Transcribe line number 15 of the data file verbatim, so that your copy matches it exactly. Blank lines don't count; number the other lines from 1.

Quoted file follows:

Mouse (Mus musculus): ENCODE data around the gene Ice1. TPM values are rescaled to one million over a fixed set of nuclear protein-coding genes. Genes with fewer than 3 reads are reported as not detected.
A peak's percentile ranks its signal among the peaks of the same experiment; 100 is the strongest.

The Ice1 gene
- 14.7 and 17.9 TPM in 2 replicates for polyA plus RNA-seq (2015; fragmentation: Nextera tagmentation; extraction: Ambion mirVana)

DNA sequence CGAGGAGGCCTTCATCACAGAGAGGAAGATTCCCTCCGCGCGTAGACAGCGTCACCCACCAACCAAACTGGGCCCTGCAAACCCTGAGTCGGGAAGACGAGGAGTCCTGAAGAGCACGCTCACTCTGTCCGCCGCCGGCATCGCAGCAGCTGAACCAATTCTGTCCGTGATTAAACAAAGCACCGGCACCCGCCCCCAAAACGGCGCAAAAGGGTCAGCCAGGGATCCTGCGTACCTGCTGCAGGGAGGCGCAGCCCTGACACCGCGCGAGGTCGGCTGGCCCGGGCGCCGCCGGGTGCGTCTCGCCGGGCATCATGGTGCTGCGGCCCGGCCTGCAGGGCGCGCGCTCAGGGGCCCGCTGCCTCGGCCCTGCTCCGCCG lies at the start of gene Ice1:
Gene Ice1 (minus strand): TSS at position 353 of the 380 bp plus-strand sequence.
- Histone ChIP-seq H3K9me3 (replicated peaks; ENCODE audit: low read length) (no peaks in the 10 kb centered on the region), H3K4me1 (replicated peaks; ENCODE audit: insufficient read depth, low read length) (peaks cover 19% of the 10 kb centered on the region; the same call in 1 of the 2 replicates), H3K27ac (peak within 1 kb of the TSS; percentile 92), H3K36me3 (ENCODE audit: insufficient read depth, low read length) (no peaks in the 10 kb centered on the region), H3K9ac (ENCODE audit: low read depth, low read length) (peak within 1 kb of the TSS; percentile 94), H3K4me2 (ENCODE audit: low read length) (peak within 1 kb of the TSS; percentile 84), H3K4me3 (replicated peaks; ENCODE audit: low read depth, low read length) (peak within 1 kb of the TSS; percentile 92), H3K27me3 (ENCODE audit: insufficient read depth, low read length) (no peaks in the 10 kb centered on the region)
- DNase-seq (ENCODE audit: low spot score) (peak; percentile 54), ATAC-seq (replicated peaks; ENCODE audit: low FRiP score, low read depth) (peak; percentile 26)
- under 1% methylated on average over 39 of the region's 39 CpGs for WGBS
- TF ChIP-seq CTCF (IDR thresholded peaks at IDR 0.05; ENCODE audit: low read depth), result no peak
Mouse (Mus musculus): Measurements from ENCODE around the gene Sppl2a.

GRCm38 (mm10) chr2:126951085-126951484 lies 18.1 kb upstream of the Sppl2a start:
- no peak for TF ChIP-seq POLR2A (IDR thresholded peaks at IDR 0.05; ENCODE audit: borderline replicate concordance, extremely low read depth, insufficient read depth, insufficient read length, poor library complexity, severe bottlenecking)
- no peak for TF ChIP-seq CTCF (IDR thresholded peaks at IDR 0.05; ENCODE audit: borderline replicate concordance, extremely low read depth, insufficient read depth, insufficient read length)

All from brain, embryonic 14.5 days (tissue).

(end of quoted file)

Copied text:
All from brain, embryonic 14.5 days (tissue).